Pensioner allegedly murdered by wife 'could have died from hospital morphine'
A terminally ill pensioner allegedly murdered by his wife in a mercy killing may have died as a result of morphine administered in hospital, a court heard.
Dennis and Mavis Eccleston were both found collapsed at their Cannock home by family members in an apparent suicide pact.
She had given him a potentially fatal cocktail of sleeping tablets and painkillers before taking a similar dose herself but survived. Mr Eccleston, 81, who had bowel cancer, died the following day.
But Professor Safa Al-Sarraj, a consultant neurologist, told a jury that pain relief administered to Mr Eccleston at the County Hospital, Stafford, may have caused or contributed to his death hours later.
The retired pitman had become obsessed with taking his own life due to his fear of pain after doctors in 2015 had given him six months to live, Stafford Crown Court heard.
His wife Mavis, 80, who suffered from heart problems, had told their family that she wanted to die with him.
She gave him the drug overdose in the early hours of February 19 last year after he fell in the bedroom of their bungalow in Raven Close, Huntington, and she discovered a growth on his body she had not seen before, and realised the extent of the disease.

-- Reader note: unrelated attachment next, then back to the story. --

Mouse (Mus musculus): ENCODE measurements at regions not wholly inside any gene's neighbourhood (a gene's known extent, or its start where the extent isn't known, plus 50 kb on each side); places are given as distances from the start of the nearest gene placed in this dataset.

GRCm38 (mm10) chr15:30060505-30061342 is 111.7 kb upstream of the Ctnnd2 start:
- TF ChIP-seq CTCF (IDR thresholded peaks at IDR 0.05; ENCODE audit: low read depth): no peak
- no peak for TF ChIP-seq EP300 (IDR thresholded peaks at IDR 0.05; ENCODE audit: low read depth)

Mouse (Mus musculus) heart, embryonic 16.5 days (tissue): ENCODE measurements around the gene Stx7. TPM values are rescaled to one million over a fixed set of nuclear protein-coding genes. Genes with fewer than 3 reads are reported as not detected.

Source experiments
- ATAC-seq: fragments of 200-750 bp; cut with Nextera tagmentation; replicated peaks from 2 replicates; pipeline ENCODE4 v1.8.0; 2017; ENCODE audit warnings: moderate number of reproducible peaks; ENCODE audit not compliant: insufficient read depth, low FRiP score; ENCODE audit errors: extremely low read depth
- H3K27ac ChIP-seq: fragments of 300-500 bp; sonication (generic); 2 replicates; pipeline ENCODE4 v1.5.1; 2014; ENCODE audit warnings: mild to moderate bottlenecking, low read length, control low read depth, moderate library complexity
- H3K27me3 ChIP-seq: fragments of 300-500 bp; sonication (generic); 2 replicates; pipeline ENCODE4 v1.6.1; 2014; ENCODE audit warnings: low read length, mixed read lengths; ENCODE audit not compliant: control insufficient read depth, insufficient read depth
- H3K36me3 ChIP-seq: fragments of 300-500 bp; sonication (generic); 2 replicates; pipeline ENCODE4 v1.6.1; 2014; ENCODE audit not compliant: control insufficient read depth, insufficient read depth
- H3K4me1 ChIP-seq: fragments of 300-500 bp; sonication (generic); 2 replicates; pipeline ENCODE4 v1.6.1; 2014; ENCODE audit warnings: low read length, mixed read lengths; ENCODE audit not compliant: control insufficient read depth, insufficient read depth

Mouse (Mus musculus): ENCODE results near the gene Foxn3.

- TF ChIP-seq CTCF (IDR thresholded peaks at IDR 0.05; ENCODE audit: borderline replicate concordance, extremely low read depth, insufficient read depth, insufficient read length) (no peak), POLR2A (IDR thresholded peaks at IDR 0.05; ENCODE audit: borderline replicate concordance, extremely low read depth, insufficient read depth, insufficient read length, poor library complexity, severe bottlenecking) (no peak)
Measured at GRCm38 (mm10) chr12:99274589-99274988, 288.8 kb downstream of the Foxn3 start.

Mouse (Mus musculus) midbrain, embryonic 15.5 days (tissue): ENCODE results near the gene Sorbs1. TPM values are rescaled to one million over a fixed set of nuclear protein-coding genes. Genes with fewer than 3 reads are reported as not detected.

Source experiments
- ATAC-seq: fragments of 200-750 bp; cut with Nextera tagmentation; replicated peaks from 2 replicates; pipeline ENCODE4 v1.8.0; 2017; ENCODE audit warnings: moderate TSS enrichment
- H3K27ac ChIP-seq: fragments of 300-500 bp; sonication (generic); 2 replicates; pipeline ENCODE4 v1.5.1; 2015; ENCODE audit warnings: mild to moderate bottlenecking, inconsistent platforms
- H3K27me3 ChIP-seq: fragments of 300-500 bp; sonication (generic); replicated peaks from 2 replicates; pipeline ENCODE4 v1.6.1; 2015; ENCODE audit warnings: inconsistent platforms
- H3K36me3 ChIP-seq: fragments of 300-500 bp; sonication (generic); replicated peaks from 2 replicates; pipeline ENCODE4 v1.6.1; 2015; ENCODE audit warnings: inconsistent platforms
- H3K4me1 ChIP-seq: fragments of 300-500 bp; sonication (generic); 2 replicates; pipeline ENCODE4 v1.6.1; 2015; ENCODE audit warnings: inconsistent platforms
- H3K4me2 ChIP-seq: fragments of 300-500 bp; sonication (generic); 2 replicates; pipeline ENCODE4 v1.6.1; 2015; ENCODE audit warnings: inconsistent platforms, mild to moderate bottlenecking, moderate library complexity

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Mrs Eccleston was charged with her husband's murder after allegedly telling hospital staff that he had not been aware she was giving him an overdose, a claim she later denied.
But Prof Al-Sarraj said it was possible that death could have been caused by the palliative use of morphine in hospital to ease his pain. He died less than five hours later.
The cocktail of prescription drugs would normally lead to swelling of the brain but that had not happened in Mr Eccleston's case, leading the professor to favour the explanation that death had been due to the therapeutic use of morphine.
He said he "could not rule out" the possibility that the initial overdose administered by Mrs Eccleston had led him to die but he told the jury there was more evidence to back the morphine explanation.
He added it could also be a combination of the two.
The prosecution needs to prove that the mixture administered by Mrs Eccleston played a "significant" part in her husband's death.
Dennis Eccleston had refused treatment for his cancer diagnosis and signed a 'do not resuscitate' form in the event of a deterioration in his condition.
Earlier his son Kevin Eccleston told the court that his parents had asked him to "finish them off" if they failed in their dual-suicide bid.
The couple also claimed to have been harassed by neighbours.
Mrs Eccleston denies murder and manslaughter. The trial continues.
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